With their mother mostly away from home, the two young princes, Gustav Adolf and Wilhelm, were left in the care of their paternal grandmother, Swedish Queen Sofia. (The youngest boy was sickly and cared for elsewhere) The queen had been an eager supporter of Victoria as wife to her eldest son, but over time the two ladies developed an active dislike of each other, and Sofia was more than pleased to involve herself deeply in the day-to-day lives of her grandsons - preferably to countermand Victoria's instructions.

When Victoria was in Sweden, life was led according to rules. Victoria was strict and structured, and showed little overt affection for her sons. When Victoria was away, life was also led according to rules – Sofia’s rules – and while Queen Sofia has a reputation for being a kind lady, she was also stickler for protocol – royals had to behave as behoved royals.

By the time Gustav Adolf met Margaret in 1905, I think he was pretty sick of rules and protocols. And when he saw her, he decided that this was one opportunity at happiness he had no intention of letting slip through his fingers, ergo that most unusual burst of spontaneity and determination.

With Margaret - or Daisy, as her family knew her - English customs entered Swedish life. With Margaret, Sweden saw an upswing in flowered wallpaper, in tea consumption and in gardening. With Margaret, the wide-eyed Swedish populace saw pictures of their princess – their blue-blooded English princess – digging her own garden beds and laughing with her husband. Some of those flower beds she so meticulously planned and planted have been restored and can be viewed at Sofiero, the little palace she and Gustav Adolf converted into their summer house.

In retrospect, Margaret and Gustav Adolf seem to have been very happy together. While this is great news for them, it leaves the aspiring writer bereft of “tension”, the inherent conflict that has the reader’s eyes glued to the page. But when one starts scraping the surface, there are some streaks of darkness that come to life – like Gustav Adolf’s supposed affair with an actress, or the young man who insisted he was Gustav Adolf’s son. The king, as he was then, never uttered a word either confirming of rebutting this particular story.

And then we have the fact that it must have been very difficult for Margaret to adapt from her life in England to the stilted dreariness of the Swedish court. Where Gustav Adolf had captured a vibrant butterfly, an injection of energy and colour in his rather staid and boring life, Margaret had netted a handsome man who had little reason to believe in the longevity of happiness – he had seen first-hand how his parents’ marriage collapsed. But Margaret was not a quitter, and besides she was very much in love with this husband of hers, with his cleft chin and sensuous mouth, with the low timbre of his voice.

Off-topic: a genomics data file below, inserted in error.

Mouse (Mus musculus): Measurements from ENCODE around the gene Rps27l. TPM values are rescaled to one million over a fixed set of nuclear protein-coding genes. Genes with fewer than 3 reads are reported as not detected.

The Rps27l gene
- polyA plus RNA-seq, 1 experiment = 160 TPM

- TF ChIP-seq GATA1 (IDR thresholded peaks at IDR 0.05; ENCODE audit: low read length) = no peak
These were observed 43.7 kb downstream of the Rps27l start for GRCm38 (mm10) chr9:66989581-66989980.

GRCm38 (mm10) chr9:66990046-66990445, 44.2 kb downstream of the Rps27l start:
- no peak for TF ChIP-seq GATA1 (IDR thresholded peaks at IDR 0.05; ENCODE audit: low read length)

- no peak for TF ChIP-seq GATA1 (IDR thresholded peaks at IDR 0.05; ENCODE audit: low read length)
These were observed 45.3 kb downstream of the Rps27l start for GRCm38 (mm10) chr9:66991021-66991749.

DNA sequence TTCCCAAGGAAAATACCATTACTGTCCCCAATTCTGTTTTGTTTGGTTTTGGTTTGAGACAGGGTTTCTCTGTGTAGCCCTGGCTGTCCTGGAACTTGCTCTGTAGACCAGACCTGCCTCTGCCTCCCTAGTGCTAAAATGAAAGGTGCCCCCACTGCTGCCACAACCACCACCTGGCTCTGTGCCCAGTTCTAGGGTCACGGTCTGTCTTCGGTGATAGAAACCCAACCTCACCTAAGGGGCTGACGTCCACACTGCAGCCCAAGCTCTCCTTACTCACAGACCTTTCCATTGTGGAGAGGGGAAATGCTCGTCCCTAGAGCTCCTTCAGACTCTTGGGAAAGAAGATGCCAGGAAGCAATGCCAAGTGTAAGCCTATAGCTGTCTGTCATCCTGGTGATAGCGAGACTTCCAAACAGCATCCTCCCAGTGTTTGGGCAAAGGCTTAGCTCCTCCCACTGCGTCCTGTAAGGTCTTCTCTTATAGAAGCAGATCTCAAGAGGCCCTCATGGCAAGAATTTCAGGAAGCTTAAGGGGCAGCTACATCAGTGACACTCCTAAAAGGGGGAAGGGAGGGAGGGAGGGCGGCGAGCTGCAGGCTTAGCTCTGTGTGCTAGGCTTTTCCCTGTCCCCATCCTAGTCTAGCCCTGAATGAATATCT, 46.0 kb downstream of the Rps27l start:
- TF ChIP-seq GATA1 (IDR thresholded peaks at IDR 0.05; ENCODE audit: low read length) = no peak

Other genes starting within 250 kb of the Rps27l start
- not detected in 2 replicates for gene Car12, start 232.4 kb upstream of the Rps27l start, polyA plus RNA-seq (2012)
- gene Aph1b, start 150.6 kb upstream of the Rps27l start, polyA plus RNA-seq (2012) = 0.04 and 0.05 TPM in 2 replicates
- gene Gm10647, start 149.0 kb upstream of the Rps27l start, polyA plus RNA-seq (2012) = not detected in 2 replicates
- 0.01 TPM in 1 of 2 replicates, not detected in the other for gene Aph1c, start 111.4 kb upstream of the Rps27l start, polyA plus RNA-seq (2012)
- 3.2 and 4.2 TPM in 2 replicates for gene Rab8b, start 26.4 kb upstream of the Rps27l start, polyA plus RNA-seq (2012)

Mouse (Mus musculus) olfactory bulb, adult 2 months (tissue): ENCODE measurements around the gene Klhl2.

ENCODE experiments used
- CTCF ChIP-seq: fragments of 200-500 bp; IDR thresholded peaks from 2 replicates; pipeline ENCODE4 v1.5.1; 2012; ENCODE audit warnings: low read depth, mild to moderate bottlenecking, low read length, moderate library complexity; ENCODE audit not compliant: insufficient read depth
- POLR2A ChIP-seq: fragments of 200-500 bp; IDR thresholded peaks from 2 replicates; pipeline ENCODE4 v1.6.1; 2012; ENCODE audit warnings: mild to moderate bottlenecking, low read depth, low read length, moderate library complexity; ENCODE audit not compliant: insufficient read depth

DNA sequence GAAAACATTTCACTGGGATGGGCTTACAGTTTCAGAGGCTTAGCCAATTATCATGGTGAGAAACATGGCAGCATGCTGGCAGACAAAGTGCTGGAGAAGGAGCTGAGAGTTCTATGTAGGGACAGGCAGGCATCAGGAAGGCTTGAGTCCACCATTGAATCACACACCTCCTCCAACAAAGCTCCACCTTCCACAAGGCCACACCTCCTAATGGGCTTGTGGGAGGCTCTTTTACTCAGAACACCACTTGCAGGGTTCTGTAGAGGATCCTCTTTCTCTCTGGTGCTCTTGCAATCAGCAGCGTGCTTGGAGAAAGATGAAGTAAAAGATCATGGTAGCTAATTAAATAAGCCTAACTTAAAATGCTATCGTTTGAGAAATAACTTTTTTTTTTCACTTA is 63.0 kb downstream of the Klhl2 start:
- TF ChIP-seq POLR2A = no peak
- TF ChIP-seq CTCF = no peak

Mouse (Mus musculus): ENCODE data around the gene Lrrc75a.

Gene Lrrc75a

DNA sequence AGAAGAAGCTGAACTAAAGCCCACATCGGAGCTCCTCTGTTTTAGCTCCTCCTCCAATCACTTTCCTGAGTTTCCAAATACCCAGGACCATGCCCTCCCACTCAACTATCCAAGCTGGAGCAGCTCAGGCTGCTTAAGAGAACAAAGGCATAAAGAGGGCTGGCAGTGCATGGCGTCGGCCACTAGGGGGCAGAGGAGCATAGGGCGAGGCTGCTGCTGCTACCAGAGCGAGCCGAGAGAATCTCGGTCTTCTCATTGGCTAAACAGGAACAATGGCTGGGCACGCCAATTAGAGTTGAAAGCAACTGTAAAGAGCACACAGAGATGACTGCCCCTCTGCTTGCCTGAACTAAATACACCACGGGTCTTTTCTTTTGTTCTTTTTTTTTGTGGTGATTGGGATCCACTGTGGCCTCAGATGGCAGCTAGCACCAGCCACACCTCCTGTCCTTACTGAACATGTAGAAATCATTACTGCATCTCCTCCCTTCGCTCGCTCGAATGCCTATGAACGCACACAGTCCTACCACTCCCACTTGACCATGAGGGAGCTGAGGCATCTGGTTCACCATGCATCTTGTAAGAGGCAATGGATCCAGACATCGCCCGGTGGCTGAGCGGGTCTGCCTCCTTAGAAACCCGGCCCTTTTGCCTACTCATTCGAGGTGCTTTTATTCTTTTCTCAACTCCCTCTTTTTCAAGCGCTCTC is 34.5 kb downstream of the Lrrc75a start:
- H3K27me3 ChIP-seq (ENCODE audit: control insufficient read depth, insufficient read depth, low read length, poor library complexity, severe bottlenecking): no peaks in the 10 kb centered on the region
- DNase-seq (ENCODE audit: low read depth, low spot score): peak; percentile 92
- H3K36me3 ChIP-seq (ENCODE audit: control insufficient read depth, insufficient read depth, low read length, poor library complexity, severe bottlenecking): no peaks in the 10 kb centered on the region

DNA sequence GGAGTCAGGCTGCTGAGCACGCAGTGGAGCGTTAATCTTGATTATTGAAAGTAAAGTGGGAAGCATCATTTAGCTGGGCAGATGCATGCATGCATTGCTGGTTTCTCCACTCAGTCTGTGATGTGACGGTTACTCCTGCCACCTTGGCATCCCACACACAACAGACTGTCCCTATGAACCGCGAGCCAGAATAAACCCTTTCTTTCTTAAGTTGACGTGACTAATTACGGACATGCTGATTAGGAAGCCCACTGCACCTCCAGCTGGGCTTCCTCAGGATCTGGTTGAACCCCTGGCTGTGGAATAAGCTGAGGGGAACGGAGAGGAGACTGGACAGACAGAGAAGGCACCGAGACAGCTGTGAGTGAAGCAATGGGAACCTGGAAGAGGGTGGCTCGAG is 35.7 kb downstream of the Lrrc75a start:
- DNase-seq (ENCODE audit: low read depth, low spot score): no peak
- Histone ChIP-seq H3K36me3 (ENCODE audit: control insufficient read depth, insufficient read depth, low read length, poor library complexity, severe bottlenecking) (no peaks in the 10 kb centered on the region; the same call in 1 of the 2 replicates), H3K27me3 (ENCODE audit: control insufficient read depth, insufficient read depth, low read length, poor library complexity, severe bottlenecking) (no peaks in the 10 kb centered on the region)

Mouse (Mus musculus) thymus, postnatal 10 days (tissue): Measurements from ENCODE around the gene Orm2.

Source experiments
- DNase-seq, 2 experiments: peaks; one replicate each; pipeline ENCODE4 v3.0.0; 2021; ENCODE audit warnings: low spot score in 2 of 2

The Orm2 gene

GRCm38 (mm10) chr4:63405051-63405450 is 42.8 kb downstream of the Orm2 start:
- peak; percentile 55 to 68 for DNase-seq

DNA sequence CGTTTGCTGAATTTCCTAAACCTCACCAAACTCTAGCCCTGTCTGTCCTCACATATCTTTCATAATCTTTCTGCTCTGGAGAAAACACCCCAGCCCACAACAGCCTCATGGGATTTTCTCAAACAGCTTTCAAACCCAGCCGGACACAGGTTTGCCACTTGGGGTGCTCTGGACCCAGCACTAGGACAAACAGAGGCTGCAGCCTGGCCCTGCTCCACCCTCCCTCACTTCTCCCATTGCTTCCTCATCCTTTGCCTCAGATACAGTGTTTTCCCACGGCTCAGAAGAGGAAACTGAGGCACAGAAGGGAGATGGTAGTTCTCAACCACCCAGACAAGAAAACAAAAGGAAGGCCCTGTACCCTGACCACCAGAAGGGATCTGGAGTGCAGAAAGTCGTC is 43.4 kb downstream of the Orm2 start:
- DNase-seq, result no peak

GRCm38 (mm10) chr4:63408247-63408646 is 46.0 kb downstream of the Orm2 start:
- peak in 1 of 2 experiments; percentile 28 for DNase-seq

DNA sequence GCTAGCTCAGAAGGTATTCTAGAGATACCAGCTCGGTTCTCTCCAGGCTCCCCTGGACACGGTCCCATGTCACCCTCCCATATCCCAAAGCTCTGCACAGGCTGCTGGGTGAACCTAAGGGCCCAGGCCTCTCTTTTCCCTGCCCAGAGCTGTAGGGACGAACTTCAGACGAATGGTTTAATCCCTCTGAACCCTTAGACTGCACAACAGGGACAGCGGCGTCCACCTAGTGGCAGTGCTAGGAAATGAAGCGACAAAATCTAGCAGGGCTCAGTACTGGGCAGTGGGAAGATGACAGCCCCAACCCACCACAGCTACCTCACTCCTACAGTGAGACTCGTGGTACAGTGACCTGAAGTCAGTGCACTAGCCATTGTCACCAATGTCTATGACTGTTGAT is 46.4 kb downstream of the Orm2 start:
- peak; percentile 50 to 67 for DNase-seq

In 1906 came the first of the couple’s children – a prince, joy of joys, thereby ensuring Margaret had done her duty. Named after his father, the little boy thrived, and one year later he was joined in the nursery by boy number two, little Sigvard. To the astonishment of the Swedish court, Princess Margaret insisted on being very involved in the lives of her children – a most odd and English notion as per the older members of the royal family. Margaret didn’t care, in matter such as these she trusted her instincts.

Even odder, Margaret insisted her children be dressed in comfortable clothes, with comfortable shoes, so that they could run wild and crazy through the grounds of Sofiero. Not, let me tell you, the way Swedish royal children had been raised previously. What, little princes to come in with twigs in their hair and mud-caps on their knees? And look at their nails, their hands, covered with dirt. Once again, Princess Margaret smiled serenely and shrugged. And as to her husband, Gustav Adolf was as happy as a calf in clover with his loud and boisterous family. What he had never experienced as a child, he now tried to compensate himself for as an adult, supported by his loving wife.

A happy family upon the birth of child nr 4, Bertil
In 1910, a little girl, Ingrid, was born, in 1912 yet another son, Bertil, and in 1916 came the baby, Carl Johan. Five children in ten years. Margaret looks a bit pale and strained in the pictures from this time, as if all this child-bearing was taking quite the toll on her. But nonetheless they were happy and busy, the children thrived as did the gardens, and it was year after year of marital bliss.

In 1919, Margaret became pregnant again. She was thirty-seven at the time, still young enough for the pregnancy not to be a concern. The baby was due in June of the following year, and everything seemed to be progressing as it should. Until Princess Margaret caught a cold. Not a major issue, one would assume – as did Margaret and Gustav Adolf. She sniffled and coughed for some days, she sniffled some more and started complaining that her ear hurt. A lot. An ear infection, no more, the doctors diagnosed. An ear infection that went very bad, developing into a full-blown mastoiditis.  From one day to the other, the Princess went from being eight months pregnant with an aching ear to being dead, leaving her five children motherless and her husband utterly bereft.